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Oracle has made Java Enterprise Friendly!

I can securely manage multiple Java versions across an entire enterprise with minimal initial ‘pain points.’

From Java 7 Update 10 forward, Oracle has instituted some
intense security.  This has totally screwed with enterprise java deployments.  Many organizations have not bothered to update to Java 7 at all.  Which is a problem, because in April, 2013, Oracle stopped issuing updates for version
6, leaving open vulnerabilities to be exploited.
Oracle introduced the Security Baseline JRE version.  Before running any app, java will attempt to
verify that the version of java on the computer is at or above the baseline
version.  If it is not, security dialogs
will pop up and the app may be blocked!
From Java 7 Update 10 forward, every version has a
hard-coded expiration date.  When that date passes and Java has not been updated, Pop-ups attack!!
The default security level is “High”:
Very High – Only apps signed with a valid
certificate are allowed to run. Everything is prompted to approve.  If java is outdated, you can’t run any app.
High – Signed apps can be run, self-signed can be run in the sandbox as long as the JRE is up to date.  Unsigned are allowed in the sandbox with
multiple verification prompts.
Medium – Allows running of apps even if JRE is
out of date, but has prompts to inform and verify.
Oracle has finally given some relief to Enterprises as of Java 7
Update 40 – and I just found out about it!

“A new feature in Java
7 Update 40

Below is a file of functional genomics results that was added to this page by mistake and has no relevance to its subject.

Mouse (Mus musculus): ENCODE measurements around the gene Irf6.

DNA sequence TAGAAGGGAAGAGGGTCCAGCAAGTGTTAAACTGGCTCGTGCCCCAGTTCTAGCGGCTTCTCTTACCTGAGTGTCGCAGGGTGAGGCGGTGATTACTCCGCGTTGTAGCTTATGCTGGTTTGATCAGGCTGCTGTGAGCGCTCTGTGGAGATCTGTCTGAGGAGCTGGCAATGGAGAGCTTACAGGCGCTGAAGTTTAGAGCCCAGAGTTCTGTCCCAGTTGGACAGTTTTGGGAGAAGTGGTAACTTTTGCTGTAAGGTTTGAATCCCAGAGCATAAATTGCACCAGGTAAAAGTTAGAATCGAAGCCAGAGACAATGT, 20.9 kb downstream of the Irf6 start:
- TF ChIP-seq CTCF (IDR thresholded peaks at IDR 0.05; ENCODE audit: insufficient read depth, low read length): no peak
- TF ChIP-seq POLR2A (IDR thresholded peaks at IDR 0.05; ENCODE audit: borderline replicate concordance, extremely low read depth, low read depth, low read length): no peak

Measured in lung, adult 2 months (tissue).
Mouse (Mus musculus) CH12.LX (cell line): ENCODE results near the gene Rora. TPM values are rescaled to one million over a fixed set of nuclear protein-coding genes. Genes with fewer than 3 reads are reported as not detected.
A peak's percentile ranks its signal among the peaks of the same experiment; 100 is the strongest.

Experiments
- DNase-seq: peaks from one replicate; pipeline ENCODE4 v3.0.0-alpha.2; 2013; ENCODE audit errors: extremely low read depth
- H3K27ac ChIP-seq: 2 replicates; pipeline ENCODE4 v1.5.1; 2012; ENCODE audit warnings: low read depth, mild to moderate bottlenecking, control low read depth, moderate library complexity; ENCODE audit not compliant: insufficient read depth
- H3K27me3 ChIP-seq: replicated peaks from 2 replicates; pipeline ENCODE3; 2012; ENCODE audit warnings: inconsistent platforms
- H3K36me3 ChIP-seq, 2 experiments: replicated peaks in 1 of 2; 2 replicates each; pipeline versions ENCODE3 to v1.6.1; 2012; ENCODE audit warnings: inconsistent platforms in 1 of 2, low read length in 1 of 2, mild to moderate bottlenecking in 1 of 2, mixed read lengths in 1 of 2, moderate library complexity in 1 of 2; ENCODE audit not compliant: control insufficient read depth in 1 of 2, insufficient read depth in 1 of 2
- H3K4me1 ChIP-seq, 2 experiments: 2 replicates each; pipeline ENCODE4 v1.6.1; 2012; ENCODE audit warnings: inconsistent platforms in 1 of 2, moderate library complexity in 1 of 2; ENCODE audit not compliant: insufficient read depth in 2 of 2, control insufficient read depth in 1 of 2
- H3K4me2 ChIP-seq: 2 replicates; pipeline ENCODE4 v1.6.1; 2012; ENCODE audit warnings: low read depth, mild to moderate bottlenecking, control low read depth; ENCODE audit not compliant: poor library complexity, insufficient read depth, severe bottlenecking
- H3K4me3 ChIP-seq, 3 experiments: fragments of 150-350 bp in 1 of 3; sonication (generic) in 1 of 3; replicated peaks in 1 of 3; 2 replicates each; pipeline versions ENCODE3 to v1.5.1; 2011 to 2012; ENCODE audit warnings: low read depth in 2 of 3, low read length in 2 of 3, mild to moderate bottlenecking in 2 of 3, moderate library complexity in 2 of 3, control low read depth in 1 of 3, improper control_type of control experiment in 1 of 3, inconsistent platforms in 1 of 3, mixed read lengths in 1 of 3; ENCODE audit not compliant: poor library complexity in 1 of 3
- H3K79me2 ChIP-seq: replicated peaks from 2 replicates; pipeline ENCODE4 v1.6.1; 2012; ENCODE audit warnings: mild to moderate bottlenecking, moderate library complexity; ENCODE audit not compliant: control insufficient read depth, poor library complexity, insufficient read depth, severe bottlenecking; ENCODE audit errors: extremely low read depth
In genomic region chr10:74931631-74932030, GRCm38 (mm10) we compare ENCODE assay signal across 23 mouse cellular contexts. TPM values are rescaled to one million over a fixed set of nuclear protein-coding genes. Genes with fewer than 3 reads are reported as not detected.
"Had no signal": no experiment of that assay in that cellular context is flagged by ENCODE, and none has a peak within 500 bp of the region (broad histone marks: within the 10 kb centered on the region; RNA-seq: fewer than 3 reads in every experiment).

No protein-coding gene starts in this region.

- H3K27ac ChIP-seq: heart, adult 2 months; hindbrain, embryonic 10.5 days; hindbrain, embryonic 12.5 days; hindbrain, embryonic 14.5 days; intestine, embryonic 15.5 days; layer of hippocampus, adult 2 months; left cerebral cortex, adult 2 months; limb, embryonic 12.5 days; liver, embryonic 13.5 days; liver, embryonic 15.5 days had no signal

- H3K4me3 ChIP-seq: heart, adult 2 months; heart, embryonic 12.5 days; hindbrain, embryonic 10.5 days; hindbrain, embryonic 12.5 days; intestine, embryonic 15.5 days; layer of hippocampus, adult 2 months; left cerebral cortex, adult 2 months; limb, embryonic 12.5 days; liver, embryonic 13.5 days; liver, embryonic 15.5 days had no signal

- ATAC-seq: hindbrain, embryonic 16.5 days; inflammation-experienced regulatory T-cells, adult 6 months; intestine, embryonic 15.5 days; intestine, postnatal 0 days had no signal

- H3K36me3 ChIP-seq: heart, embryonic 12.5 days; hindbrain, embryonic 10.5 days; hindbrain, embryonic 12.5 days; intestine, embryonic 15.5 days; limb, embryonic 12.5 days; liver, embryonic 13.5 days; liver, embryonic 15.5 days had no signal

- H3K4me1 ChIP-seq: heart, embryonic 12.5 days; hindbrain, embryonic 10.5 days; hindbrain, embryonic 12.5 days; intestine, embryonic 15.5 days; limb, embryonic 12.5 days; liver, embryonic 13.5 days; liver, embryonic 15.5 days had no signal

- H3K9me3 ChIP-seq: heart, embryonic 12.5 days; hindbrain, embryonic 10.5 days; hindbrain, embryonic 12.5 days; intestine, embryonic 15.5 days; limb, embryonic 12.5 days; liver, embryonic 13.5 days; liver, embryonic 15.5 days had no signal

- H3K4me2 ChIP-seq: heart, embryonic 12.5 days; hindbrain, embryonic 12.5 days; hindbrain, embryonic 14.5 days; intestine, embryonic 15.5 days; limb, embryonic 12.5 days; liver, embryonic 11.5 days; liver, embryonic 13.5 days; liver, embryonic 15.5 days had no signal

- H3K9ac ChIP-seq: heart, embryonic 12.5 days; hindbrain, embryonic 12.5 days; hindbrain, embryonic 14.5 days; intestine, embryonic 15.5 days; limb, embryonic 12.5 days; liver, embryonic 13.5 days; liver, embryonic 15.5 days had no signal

is aimed at ameliorating this predicament. It’s a change to the
security policy
that allows large customers to specify a limited number of
apps that will run on older versions of Java. Now known as a deployment
rule set
, the new instructions use a digitally signed certificate to
whitelist specific apps, often referred to as JARs or java archive files. Those
not on the list will be dropped, or possibly run on the latest Java version.”

To take advantage of the Deployment Rule Set, We need to
know every website or java applet that we need to Whitelist for our end users
in order to create the ruleset.xml, a Java Developer’s Kit installed, a Code
Signing Certificate and to distribute the “DeploymentRuleSet.Jar” file to all

The initial pain comes from doing a blanket block of all unknown java applets and vetting the ones that users call in to request access to.  Of course, you want to find out as many of the internal URLs that run java apps and as many of the business-need URLs that users have to have as possible, but you will miss some.  Users will call in, the .xml will have to be updated and the .jar will have to be rebuilt and re-sent.

Within the ruleset.xml, we can whitelist a java applet to
run without prompts (unless the certificate has been revoked), block it or just
use the default settings.  We can also set which version of the JRE to use, so we can
identify apps that require older versions and set those to use those versions.  This means that we do not need to uninstall
older versions – we can force any unlisted app to use JRE 7 or simply be
blocked, while sending only those applications that require older versions to
their specific version.
I find this very exciting!
Online Documentation Resources:

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